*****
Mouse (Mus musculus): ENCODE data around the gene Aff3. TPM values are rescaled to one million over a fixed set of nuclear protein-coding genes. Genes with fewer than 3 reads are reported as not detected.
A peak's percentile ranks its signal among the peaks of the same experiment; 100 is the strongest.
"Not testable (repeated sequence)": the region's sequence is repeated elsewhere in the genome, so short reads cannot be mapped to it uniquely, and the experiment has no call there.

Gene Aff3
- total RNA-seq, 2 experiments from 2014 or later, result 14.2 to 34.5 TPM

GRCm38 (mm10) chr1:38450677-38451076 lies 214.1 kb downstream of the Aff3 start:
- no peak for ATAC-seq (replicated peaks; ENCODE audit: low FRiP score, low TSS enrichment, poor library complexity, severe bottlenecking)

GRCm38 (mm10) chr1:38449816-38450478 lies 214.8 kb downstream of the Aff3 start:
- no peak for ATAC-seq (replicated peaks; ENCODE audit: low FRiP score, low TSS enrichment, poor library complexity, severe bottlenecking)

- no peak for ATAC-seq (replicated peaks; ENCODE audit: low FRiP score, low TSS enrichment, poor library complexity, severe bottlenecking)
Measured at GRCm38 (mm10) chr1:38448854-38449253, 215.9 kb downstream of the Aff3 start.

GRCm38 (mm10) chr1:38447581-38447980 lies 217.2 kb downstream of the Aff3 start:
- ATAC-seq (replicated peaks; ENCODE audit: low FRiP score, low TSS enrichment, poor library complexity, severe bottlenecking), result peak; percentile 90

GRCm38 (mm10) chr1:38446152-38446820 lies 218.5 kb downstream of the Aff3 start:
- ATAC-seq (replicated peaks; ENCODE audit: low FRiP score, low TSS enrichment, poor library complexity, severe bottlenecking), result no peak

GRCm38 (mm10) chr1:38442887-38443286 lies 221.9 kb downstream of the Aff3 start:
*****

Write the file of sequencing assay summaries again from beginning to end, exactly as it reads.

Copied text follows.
Mouse (Mus musculus): ENCODE data around the gene Aff3. TPM values are rescaled to one million over a fixed set of nuclear protein-coding genes. Genes with fewer than 3 reads are reported as not detected.
A peak's percentile ranks its signal among the peaks of the same experiment; 100 is the strongest.
"Not testable (repeated sequence)": the region's sequence is repeated elsewhere in the genome, so short reads cannot be mapped to it uniquely, and the experiment has no call there.

Gene Aff3
- total RNA-seq, 2 experiments from 2014 or later, result 14.2 to 34.5 TPM

GRCm38 (mm10) chr1:38450677-38451076 lies 214.1 kb downstream of the Aff3 start:
- no peak for ATAC-seq (replicated peaks; ENCODE audit: low FRiP score, low TSS enrichment, poor library complexity, severe bottlenecking)

GRCm38 (mm10) chr1:38449816-38450478 lies 214.8 kb downstream of the Aff3 start:
- no peak for ATAC-seq (replicated peaks; ENCODE audit: low FRiP score, low TSS enrichment, poor library complexity, severe bottlenecking)

- no peak for ATAC-seq (replicated peaks; ENCODE audit: low FRiP score, low TSS enrichment, poor library complexity, severe bottlenecking)
Measured at GRCm38 (mm10) chr1:38448854-38449253, 215.9 kb downstream of the Aff3 start.

GRCm38 (mm10) chr1:38447581-38447980 lies 217.2 kb downstream of the Aff3 start:
- ATAC-seq (replicated peaks; ENCODE audit: low FRiP score, low TSS enrichment, poor library complexity, severe bottlenecking), result peak; percentile 90

GRCm38 (mm10) chr1:38446152-38446820 lies 218.5 kb downstream of the Aff3 start:
- ATAC-seq (replicated peaks; ENCODE audit: low FRiP score, low TSS enrichment, poor library complexity, severe bottlenecking), result no peak

GRCm38 (mm10) chr1:38442887-38443286 lies 221.9 kb downstream of the Aff3 start: